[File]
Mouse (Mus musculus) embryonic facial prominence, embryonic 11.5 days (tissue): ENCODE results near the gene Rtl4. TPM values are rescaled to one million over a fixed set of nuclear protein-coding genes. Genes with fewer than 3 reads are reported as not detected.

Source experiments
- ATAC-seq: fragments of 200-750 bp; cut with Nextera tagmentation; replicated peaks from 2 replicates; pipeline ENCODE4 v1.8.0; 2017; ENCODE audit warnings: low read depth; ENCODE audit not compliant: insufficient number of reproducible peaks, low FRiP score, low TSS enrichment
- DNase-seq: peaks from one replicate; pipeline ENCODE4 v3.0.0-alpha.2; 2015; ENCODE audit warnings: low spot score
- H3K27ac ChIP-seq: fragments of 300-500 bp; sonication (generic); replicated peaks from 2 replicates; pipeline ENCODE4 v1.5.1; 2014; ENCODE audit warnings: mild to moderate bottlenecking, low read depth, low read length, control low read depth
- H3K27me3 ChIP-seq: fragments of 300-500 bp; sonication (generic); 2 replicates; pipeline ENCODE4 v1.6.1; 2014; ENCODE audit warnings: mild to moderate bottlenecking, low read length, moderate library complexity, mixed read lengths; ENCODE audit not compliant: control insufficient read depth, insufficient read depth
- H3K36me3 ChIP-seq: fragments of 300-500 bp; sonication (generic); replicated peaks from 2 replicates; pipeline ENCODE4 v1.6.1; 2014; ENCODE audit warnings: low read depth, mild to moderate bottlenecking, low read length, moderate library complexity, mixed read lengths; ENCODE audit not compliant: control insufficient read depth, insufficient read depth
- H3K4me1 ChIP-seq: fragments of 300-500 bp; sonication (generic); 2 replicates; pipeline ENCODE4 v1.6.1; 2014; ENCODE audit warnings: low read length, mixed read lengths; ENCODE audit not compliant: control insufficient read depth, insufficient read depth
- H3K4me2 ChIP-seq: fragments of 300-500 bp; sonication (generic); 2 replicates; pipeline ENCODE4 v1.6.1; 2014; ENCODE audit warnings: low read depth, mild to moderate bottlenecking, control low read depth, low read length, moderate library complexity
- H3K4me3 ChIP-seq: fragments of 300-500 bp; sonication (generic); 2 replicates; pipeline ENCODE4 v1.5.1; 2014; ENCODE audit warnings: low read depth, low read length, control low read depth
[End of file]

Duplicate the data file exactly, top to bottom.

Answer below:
Mouse (Mus musculus) embryonic facial prominence, embryonic 11.5 days (tissue): ENCODE results near the gene Rtl4. TPM values are rescaled to one million over a fixed set of nuclear protein-coding genes. Genes with fewer than 3 reads are reported as not detected.

Source experiments
- ATAC-seq: fragments of 200-750 bp; cut with Nextera tagmentation; replicated peaks from 2 replicates; pipeline ENCODE4 v1.8.0; 2017; ENCODE audit warnings: low read depth; ENCODE audit not compliant: insufficient number of reproducible peaks, low FRiP score, low TSS enrichment
- DNase-seq: peaks from one replicate; pipeline ENCODE4 v3.0.0-alpha.2; 2015; ENCODE audit warnings: low spot score
- H3K27ac ChIP-seq: fragments of 300-500 bp; sonication (generic); replicated peaks from 2 replicates; pipeline ENCODE4 v1.5.1; 2014; ENCODE audit warnings: mild to moderate bottlenecking, low read depth, low read length, control low read depth
- H3K27me3 ChIP-seq: fragments of 300-500 bp; sonication (generic); 2 replicates; pipeline ENCODE4 v1.6.1; 2014; ENCODE audit warnings: mild to moderate bottlenecking, low read length, moderate library complexity, mixed read lengths; ENCODE audit not compliant: control insufficient read depth, insufficient read depth
- H3K36me3 ChIP-seq: fragments of 300-500 bp; sonication (generic); replicated peaks from 2 replicates; pipeline ENCODE4 v1.6.1; 2014; ENCODE audit warnings: low read depth, mild to moderate bottlenecking, low read length, moderate library complexity, mixed read lengths; ENCODE audit not compliant: control insufficient read depth, insufficient read depth
- H3K4me1 ChIP-seq: fragments of 300-500 bp; sonication (generic); 2 replicates; pipeline ENCODE4 v1.6.1; 2014; ENCODE audit warnings: low read length, mixed read lengths; ENCODE audit not compliant: control insufficient read depth, insufficient read depth
- H3K4me2 ChIP-seq: fragments of 300-500 bp; sonication (generic); 2 replicates; pipeline ENCODE4 v1.6.1; 2014; ENCODE audit warnings: low read depth, mild to moderate bottlenecking, control low read depth, low read length, moderate library complexity
- H3K4me3 ChIP-seq: fragments of 300-500 bp; sonication (generic); 2 replicates; pipeline ENCODE4 v1.5.1; 2014; ENCODE audit warnings: low read depth, low read length, control low read depth